Chushu brings with it clear sky and crisp air
There may be some relief from the blazing summer heat of last three months with chushu on the way.
Chu literally means leave; while chushu implies end of summer heat. The solar term occurs around late August when the sun reaches 150 degrees longitude. This year it will fall on August 23.
Chushu, or End of Heat, announces the transition of season from hot to cold. Most regions in the north of the Yangtze River will experience obvious temperature drop as well as decreased rains, and enter an invigorating autumn climate with clear sky and crisp air.
Yet usually, the temperature remains high for about another 18 days before it starts to get cool in the south of the Yangtze River as recorded in “Qing Jia Lu” by Gu Tieqing in the Qing Dynasty (1644-1911), a book about the culture and customs in Suzhou and nearby areas.
Chushu also heralds the growth of pathogenic dryness that dominates the autumn season. The pathogenic dryness consumes body fluid greatly and results in dry skin, itchy throat and other related problems.
To fight against pathogenic dryness ascending into universe, drinking water when you feel thirsty is far from enough. People are advised to drink around 1,500ml of water in addition to normal meals. Moistening and yin ("cold")-nourishing foods like white fungus, turnip, sesame, walnuts, lily’s roots, apple and pear are also suggested.
Sour foods like hawthorn are recommended in the season. The Chinese proverb for chushu is the “three periods of waitings” ─ waiting for the eagles to hunt actively, waiting for the flowers to wither and leaves to fall, and waiting for the crops like millet, rice and sorghum to mature.
The three phonological signs were taken as important signs for fortune by ancient Chinese. If the eagles don’t hunt, the army will lose in the fights; if the flowers don’t wither and leaves don’t fall, relationship between the emperor and his officials will get ill; if the farmers don’t get good crop harvest, disasters will happen.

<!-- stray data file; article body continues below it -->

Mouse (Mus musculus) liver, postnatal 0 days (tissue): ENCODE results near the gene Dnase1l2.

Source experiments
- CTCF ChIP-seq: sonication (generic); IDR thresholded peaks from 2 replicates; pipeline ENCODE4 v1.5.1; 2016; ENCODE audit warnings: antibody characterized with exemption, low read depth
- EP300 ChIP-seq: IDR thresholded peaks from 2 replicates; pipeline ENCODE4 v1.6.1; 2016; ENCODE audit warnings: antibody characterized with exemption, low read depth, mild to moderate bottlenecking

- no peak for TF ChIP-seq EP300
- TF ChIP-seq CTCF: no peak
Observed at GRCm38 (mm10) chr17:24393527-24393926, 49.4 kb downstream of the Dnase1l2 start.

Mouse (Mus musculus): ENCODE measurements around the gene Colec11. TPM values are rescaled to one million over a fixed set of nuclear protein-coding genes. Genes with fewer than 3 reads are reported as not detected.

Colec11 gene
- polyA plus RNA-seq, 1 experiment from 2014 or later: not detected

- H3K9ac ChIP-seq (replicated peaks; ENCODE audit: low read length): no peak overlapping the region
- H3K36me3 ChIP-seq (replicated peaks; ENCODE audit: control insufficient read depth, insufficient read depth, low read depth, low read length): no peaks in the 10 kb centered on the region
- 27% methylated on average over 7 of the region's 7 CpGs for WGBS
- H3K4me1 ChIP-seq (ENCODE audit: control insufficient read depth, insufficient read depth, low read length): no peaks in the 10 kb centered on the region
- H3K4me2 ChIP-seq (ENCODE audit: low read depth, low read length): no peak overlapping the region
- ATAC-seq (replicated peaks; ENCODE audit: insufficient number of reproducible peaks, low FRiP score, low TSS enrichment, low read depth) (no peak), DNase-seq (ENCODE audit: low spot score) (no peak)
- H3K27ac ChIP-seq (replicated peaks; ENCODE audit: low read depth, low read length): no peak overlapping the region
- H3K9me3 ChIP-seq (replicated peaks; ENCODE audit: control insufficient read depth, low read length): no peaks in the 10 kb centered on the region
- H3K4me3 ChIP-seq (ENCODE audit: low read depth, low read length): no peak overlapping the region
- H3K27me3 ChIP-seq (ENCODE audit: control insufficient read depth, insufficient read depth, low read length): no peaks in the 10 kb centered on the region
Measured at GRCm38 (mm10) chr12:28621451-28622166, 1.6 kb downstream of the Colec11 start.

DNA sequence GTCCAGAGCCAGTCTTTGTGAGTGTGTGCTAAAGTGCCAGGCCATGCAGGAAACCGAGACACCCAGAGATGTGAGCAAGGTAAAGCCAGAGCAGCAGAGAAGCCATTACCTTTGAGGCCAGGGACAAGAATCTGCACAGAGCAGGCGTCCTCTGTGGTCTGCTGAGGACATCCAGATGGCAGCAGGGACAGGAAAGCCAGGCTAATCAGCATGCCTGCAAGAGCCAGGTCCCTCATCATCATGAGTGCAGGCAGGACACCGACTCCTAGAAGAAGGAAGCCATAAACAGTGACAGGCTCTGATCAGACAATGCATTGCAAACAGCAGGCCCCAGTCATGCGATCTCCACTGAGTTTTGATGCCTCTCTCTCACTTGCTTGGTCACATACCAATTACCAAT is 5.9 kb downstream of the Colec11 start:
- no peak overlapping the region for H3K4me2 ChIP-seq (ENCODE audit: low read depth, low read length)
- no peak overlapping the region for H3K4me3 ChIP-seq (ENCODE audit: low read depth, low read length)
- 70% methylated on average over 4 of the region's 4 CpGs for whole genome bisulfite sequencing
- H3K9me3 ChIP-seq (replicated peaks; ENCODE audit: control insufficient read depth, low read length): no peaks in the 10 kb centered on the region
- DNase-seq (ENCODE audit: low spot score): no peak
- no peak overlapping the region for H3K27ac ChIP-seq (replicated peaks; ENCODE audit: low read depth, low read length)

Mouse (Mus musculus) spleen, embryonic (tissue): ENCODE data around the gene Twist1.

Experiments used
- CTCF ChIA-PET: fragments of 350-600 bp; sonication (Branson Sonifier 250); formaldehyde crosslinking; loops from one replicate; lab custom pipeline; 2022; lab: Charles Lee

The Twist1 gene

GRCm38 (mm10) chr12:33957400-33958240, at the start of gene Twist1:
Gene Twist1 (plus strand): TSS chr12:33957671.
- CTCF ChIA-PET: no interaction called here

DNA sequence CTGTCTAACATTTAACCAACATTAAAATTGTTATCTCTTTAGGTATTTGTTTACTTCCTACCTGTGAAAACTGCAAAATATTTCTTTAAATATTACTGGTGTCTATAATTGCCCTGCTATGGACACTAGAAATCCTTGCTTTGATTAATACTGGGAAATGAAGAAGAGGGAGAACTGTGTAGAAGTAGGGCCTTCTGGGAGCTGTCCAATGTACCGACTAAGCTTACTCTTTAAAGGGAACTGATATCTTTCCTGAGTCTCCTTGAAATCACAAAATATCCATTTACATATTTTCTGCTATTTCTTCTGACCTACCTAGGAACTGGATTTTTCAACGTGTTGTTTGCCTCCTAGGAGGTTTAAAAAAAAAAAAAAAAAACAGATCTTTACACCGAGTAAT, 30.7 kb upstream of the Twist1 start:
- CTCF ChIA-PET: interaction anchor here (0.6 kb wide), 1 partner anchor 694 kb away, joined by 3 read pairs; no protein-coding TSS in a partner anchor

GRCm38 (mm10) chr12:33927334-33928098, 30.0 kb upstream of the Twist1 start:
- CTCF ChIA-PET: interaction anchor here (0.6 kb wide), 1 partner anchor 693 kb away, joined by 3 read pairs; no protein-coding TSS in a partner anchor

In ancient China, farmers would contribute crops to the emperor and ancestral temples and pray for a good year after chushu.
Many customs around chushu are related to worshipping ancestors and celebrating harvest.
Setting lanterns on the river
Zhongyuan Festival, or the Hungry Ghost Festival, on the 15th day of the seventh month in lunar calendar usually falls around chushu.
Offering sacrifice to ancestors is the top task on Zhongyuan Festival, while traditions like putting lanterns on the river, burning incense, hanging paper flags and burning paper flowers are still conducted across the regions, which is said to relieve the suffering of the dead hanging around in the “ghost month.”
The lanterns used in the Yellow River region are usually shaped like lotus that can float on the water surface. People believe that by setting the lotus lanterns on the river can help protect the wandering ghosts from suffering and sending them to “the other shore.”
The lanterns used in southern China are bigger and more delicate. They are mostly shaped like palace with a paper flag with sacrificing words and their own names, so as to let the dead know from where the sacrifice came from.
The tradition is especially popular in regions with broad riverway and slow current.
The fishing offseason usually ends around chushu when the waters are still warm with mature fish. Big ceremonies for the start of the fishing season are held in the coastal regions like Xiangshan, Zhoushan and Jiangchuan.
Hundreds of fishing boats set off from the docks amid steam whistle, firecrackers and loud drum music.
Duck that helps dispel pathogenic heat and nourish yin energy is a highly recommended food in the season. Ducks are cooked in various ways throughout China on chushu.
Many Beijing residents maintain the tradition of eating duck cooked with lily’s root till this day, while some elderly residents in Nanjing, Jiangsu Province, usually braise duck in brown sauce at home, and send a bowl of duck to neighbors before enjoying it themselves.
An old saying in Nanjing goes that "if you send duck to the neighbors on chushu, everybody in the neighborhood will be healthy."
Longan and porridge
In Fuzhou, Fujian Province, there is a tradition of eating longans along with porridge on chushu as a reinforcement to make up for the losses in summer heat.